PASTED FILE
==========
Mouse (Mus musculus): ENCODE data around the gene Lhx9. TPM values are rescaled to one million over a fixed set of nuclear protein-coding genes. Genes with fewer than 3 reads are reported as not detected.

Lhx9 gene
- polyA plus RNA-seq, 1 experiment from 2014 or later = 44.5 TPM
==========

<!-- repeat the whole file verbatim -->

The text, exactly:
Mouse (Mus musculus): ENCODE data around the gene Lhx9. TPM values are rescaled to one million over a fixed set of nuclear protein-coding genes. Genes with fewer than 3 reads are reported as not detected.

Lhx9 gene
- polyA plus RNA-seq, 1 experiment from 2014 or later = 44.5 TPM